My Quick-release Battery Holder
The pocket for the battery is the one thing I cut out before
covering the wing. It's easier to cut a flat bottom from the
inside. I cut the compartment as a pure rectangle first, then
make the bevel cut from the rear so the battery can slide in.
It's not easy to see, but there's no tape over the ESC/BEC unit to promote air flow and cooling -- EPP is a pretty good insulator and you do not want an insulated ESC. As a nifty bonus, the Pixie lights up when it's working ... handy at night.
That's a mighty GWS 280 mill, by the way, sucking a monster three amps. Yes, it's more than enough power for a nine ounce 43-inch wing (well, more like 41 since I had to trim the tips because of burn damage. No, I'm not real good with a covering iron on 1-lb EPP as it turns out).
It can fly fairly briskly, but as the name implies it's really more fun to throttle down, bring it in tight and play right in your own face.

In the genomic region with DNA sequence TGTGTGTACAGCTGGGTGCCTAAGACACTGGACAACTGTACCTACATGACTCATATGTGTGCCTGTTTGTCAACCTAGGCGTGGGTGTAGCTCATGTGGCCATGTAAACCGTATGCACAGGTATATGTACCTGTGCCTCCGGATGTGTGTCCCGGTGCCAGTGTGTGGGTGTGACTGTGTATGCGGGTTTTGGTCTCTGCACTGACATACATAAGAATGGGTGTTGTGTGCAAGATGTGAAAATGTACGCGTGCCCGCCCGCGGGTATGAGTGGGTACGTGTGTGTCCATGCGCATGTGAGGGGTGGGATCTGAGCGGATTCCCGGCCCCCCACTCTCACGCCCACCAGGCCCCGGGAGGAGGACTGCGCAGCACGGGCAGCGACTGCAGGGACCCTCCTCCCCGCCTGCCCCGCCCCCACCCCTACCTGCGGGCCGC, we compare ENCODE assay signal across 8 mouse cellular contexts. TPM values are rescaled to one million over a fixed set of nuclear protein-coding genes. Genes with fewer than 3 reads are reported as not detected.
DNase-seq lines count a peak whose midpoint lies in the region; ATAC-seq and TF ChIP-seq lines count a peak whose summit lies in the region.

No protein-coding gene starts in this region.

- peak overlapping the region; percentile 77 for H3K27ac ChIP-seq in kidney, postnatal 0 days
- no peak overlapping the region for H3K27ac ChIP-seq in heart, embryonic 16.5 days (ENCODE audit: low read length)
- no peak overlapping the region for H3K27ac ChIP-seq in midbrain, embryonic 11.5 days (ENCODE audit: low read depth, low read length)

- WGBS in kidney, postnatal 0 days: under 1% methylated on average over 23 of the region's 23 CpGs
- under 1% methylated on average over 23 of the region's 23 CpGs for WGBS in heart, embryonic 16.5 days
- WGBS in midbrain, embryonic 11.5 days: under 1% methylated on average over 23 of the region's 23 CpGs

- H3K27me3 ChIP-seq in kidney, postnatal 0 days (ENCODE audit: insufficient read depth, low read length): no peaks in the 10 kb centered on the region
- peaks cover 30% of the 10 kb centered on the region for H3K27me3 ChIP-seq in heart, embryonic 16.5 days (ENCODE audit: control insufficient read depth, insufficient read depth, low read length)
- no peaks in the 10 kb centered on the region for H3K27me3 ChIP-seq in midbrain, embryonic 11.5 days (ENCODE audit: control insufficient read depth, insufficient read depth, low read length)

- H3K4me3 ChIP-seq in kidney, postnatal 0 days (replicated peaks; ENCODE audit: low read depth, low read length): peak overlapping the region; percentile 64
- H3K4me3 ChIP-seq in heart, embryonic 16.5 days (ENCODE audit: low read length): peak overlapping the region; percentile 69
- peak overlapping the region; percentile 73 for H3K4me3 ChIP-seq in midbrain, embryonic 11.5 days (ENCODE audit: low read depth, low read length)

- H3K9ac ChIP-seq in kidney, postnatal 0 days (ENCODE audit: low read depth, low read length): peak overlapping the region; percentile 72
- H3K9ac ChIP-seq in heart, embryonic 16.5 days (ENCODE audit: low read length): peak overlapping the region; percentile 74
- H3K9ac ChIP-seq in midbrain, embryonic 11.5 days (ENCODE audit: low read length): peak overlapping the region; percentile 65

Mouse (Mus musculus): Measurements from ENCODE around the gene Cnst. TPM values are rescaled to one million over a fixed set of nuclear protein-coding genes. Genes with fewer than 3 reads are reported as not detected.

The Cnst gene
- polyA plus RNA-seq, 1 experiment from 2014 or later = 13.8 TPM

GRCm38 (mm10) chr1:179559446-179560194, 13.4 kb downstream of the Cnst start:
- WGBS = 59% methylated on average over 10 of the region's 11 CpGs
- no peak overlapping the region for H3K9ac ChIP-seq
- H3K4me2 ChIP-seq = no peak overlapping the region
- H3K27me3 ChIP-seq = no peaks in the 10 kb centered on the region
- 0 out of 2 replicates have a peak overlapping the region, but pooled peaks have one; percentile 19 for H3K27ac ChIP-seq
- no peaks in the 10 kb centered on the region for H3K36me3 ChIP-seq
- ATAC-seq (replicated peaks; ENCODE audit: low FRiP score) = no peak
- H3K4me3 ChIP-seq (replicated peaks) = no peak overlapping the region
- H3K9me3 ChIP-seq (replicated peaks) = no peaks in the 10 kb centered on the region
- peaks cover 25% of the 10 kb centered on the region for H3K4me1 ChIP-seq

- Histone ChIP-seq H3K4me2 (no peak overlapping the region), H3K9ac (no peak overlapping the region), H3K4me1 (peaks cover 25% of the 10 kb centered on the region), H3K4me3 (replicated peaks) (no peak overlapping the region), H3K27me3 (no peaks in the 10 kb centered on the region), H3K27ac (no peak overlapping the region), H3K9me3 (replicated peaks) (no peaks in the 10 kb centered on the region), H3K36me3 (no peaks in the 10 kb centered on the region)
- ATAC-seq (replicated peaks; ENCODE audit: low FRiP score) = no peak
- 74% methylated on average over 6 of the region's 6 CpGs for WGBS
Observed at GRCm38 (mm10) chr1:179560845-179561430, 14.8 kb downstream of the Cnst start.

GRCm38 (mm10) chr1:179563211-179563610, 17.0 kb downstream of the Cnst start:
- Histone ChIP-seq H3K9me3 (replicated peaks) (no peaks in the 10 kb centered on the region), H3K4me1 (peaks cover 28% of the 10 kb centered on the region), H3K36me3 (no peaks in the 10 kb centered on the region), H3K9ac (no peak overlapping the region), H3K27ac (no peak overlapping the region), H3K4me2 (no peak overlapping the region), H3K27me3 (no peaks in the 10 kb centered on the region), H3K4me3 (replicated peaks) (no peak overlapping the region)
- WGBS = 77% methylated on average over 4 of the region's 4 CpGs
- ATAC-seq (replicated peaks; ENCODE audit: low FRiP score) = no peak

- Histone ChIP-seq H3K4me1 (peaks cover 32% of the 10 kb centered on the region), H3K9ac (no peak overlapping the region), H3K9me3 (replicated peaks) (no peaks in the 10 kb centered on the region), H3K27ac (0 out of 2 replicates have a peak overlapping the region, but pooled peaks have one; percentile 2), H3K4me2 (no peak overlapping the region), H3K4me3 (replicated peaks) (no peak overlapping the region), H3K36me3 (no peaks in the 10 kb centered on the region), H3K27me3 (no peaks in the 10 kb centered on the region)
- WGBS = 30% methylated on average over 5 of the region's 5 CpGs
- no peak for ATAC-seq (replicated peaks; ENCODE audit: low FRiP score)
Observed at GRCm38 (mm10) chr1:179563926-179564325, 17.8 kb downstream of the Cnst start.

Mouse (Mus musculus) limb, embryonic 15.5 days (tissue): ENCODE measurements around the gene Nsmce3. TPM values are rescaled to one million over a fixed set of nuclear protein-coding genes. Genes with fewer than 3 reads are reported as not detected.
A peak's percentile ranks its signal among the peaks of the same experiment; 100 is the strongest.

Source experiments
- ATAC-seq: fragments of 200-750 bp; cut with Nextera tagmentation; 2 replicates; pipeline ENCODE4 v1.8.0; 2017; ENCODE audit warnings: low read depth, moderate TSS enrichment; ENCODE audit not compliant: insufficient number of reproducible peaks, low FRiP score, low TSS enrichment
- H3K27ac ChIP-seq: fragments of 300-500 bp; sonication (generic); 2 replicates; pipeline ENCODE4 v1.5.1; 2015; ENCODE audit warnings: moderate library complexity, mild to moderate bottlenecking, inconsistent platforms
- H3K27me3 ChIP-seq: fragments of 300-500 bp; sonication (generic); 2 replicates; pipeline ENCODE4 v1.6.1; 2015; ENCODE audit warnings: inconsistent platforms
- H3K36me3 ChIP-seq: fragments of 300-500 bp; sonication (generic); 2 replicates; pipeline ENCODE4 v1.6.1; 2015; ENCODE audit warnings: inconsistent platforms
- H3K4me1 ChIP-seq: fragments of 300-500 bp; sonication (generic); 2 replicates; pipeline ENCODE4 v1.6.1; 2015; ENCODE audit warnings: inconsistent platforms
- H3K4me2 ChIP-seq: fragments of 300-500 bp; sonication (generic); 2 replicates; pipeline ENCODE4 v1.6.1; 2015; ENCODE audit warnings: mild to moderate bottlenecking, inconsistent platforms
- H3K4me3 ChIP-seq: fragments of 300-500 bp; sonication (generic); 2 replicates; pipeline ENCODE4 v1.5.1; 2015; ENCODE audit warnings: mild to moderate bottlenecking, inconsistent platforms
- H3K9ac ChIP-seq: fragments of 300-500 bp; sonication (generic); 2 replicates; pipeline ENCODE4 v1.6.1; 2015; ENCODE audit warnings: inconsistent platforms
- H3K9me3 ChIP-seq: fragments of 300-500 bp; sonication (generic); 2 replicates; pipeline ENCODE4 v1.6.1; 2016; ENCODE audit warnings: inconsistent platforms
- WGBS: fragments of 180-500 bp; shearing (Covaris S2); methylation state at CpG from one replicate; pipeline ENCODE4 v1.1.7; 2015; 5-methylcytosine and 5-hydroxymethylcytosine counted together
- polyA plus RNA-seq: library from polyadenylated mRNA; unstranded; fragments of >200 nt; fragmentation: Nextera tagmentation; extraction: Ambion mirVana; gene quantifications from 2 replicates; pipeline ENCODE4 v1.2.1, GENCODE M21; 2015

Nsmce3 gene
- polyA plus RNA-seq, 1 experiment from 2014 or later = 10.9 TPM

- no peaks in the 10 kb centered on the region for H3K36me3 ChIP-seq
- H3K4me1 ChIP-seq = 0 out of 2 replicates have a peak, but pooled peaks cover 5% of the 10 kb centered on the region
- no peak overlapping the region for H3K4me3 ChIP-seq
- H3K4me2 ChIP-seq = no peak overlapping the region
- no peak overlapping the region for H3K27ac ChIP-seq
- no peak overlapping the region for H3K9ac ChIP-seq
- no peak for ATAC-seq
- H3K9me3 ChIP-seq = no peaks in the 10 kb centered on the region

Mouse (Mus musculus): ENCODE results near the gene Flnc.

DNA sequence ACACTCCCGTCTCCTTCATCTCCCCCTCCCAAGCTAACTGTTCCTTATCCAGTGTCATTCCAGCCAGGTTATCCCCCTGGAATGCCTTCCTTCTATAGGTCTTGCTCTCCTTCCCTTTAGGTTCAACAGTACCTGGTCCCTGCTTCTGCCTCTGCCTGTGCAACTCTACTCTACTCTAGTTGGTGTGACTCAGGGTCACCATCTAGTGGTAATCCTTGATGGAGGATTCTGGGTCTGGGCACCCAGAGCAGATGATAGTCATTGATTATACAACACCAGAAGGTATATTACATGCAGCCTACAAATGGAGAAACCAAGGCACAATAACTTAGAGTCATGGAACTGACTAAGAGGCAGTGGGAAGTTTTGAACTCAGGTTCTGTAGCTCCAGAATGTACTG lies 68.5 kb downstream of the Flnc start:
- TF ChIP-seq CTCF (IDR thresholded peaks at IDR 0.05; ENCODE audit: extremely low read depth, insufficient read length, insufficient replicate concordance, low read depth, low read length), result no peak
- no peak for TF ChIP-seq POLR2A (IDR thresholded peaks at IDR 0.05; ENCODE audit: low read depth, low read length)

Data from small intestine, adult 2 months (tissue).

Fortunately for those of us who do dance with the devil, it does ground effect great. Yeah, I made it back up.
Oh yeah. Notice the shape of the tips? Looks kind of like Darth Vader's flyer, which is cool, but there's a method to my madness. I'm convinced putting about 2/5 of the tip below the wing makes it more stable. Works especially well with the EPP tips as they have sustained no landing damage, even when I bring it in without slamming the nose.
Back To Planes Index
Copyright 2004 by David Mark North